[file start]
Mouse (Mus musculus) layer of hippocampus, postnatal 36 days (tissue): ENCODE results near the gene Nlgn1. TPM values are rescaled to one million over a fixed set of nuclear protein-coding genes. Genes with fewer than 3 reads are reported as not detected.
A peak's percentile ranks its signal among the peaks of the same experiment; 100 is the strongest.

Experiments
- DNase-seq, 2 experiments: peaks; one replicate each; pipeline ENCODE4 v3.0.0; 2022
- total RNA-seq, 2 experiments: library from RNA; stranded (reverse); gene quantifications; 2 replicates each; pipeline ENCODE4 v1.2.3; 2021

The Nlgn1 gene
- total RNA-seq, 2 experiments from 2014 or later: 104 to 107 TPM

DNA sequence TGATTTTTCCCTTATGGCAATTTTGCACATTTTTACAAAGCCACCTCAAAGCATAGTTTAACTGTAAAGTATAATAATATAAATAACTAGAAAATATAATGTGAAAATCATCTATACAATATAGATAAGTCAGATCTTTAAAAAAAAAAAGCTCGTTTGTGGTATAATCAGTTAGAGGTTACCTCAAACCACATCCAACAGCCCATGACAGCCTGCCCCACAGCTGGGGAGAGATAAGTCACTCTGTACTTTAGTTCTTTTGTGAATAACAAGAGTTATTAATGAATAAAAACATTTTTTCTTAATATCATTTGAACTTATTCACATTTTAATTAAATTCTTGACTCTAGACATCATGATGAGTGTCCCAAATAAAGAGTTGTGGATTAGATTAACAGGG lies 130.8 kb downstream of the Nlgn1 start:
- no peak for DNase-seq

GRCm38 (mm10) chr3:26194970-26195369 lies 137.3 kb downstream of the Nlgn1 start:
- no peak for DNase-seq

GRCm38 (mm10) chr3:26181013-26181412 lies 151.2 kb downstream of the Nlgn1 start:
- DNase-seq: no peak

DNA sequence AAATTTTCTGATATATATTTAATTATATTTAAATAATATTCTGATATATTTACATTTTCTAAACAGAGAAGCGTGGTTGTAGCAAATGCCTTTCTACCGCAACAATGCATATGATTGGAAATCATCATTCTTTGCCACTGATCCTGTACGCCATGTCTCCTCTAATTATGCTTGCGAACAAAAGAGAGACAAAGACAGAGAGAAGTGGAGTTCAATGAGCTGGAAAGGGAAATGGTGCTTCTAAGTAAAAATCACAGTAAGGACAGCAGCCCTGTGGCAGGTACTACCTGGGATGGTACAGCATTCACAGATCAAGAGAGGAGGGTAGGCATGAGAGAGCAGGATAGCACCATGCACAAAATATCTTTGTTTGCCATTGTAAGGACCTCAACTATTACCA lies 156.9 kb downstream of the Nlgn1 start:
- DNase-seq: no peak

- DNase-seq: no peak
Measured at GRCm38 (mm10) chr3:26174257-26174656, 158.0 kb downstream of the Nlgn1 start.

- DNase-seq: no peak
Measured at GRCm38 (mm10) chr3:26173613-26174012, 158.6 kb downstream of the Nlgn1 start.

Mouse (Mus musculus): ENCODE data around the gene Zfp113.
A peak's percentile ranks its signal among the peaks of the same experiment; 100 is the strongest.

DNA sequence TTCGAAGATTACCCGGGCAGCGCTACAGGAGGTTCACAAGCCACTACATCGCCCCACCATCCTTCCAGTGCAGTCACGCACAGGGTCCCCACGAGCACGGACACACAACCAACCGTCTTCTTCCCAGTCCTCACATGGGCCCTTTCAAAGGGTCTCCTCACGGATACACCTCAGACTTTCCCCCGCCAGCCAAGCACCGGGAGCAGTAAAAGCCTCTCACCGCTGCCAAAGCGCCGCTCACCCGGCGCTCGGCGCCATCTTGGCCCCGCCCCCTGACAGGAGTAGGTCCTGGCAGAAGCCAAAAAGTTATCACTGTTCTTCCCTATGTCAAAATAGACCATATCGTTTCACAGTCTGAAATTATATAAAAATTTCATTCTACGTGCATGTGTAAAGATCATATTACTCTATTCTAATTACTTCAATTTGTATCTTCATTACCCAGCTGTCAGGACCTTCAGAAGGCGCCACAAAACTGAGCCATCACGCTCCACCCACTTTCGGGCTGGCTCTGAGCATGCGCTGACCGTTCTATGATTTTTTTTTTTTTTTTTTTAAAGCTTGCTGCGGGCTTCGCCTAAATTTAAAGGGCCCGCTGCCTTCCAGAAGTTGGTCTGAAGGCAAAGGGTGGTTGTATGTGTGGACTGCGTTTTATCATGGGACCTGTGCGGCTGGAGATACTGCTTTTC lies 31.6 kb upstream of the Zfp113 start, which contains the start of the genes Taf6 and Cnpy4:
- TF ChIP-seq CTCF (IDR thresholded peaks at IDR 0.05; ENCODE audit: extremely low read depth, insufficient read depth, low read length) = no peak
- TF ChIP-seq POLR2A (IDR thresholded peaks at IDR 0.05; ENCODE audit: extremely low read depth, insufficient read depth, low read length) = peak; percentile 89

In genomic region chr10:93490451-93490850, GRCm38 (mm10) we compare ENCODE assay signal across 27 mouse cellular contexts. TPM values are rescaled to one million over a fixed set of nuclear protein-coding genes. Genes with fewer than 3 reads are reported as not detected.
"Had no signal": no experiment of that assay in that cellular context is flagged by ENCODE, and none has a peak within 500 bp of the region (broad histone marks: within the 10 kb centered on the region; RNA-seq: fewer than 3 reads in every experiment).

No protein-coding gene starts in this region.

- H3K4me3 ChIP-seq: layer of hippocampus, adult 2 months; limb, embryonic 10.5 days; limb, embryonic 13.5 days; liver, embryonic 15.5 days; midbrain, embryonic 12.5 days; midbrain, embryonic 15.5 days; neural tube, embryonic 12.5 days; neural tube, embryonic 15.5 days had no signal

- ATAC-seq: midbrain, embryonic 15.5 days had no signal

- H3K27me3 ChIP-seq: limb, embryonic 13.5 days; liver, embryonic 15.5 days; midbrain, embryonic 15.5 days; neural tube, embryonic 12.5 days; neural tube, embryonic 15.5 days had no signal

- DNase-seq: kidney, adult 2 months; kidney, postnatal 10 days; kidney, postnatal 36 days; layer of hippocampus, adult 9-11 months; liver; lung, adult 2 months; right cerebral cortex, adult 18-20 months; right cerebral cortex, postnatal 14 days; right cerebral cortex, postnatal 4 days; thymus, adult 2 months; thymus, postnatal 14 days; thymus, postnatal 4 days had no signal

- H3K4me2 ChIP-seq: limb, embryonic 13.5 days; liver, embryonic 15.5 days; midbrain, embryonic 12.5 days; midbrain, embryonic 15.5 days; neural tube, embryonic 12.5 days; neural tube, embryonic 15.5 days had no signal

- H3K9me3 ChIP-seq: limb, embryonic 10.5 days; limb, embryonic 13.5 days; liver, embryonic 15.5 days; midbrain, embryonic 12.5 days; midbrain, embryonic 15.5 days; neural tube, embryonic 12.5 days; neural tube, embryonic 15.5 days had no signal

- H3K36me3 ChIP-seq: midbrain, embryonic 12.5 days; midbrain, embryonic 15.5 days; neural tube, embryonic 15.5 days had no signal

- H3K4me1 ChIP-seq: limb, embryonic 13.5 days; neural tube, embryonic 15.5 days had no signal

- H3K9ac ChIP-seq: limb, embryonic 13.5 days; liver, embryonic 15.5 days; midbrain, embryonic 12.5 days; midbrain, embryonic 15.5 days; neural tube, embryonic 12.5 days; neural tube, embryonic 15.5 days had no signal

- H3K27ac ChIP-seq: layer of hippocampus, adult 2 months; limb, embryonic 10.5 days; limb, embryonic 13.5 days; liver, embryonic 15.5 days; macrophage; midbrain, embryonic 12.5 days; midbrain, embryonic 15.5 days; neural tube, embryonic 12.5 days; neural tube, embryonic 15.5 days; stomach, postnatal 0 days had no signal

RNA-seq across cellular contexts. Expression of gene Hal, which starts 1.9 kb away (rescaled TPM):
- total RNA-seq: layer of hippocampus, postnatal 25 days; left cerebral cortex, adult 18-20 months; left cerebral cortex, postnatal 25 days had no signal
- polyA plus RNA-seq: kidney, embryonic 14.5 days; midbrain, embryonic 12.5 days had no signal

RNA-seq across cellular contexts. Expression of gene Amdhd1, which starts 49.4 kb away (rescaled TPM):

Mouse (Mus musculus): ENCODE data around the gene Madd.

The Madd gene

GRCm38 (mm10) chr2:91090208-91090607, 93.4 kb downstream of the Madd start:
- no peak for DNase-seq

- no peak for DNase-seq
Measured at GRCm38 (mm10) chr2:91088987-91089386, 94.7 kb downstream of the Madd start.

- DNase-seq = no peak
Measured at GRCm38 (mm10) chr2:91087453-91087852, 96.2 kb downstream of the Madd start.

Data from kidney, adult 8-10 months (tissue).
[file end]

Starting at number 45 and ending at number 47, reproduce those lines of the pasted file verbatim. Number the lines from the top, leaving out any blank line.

- no peak for DNase-seq

- no peak for DNase-seq
Measured at GRCm38 (mm10) chr2:91088987-91089386, 94.7 kb downstream of the Madd start.